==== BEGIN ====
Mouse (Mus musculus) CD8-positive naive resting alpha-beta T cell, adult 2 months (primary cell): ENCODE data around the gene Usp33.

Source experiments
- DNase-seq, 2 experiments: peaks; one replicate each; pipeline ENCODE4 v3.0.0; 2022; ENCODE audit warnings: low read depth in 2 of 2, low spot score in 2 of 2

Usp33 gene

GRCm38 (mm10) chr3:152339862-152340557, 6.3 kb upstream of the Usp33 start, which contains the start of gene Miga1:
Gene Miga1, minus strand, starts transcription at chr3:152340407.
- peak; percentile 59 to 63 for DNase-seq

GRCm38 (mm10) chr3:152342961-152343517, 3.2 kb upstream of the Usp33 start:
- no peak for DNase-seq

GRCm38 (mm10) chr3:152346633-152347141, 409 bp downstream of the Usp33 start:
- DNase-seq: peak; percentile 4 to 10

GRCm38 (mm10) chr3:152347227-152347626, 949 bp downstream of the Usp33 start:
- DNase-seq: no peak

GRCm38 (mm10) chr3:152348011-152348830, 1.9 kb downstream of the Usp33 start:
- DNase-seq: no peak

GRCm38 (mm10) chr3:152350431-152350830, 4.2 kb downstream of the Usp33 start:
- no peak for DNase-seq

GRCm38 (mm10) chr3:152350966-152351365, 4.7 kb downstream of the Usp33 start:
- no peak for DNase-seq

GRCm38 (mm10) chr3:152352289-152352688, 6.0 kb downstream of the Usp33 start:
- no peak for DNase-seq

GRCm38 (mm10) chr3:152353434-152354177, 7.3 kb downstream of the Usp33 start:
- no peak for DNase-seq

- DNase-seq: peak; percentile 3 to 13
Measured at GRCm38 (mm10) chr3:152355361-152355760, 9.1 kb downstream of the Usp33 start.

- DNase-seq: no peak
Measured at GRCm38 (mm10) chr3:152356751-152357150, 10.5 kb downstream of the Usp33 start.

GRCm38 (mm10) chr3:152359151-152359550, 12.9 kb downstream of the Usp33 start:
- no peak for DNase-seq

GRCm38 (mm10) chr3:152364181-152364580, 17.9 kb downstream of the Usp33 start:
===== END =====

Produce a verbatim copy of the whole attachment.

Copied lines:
Mouse (Mus musculus) CD8-positive naive resting alpha-beta T cell, adult 2 months (primary cell): ENCODE data around the gene Usp33.

Source experiments
- DNase-seq, 2 experiments: peaks; one replicate each; pipeline ENCODE4 v3.0.0; 2022; ENCODE audit warnings: low read depth in 2 of 2, low spot score in 2 of 2

Usp33 gene

GRCm38 (mm10) chr3:152339862-152340557, 6.3 kb upstream of the Usp33 start, which contains the start of gene Miga1:
Gene Miga1, minus strand, starts transcription at chr3:152340407.
- peak; percentile 59 to 63 for DNase-seq

GRCm38 (mm10) chr3:152342961-152343517, 3.2 kb upstream of the Usp33 start:
- no peak for DNase-seq

GRCm38 (mm10) chr3:152346633-152347141, 409 bp downstream of the Usp33 start:
- DNase-seq: peak; percentile 4 to 10

GRCm38 (mm10) chr3:152347227-152347626, 949 bp downstream of the Usp33 start:
- DNase-seq: no peak

GRCm38 (mm10) chr3:152348011-152348830, 1.9 kb downstream of the Usp33 start:
- DNase-seq: no peak

GRCm38 (mm10) chr3:152350431-152350830, 4.2 kb downstream of the Usp33 start:
- no peak for DNase-seq

GRCm38 (mm10) chr3:152350966-152351365, 4.7 kb downstream of the Usp33 start:
- no peak for DNase-seq

GRCm38 (mm10) chr3:152352289-152352688, 6.0 kb downstream of the Usp33 start:
- no peak for DNase-seq

GRCm38 (mm10) chr3:152353434-152354177, 7.3 kb downstream of the Usp33 start:
- no peak for DNase-seq

- DNase-seq: peak; percentile 3 to 13
Measured at GRCm38 (mm10) chr3:152355361-152355760, 9.1 kb downstream of the Usp33 start.

- DNase-seq: no peak
Measured at GRCm38 (mm10) chr3:152356751-152357150, 10.5 kb downstream of the Usp33 start.

GRCm38 (mm10) chr3:152359151-152359550, 12.9 kb downstream of the Usp33 start:
- no peak for DNase-seq

GRCm38 (mm10) chr3:152364181-152364580, 17.9 kb downstream of the Usp33 start: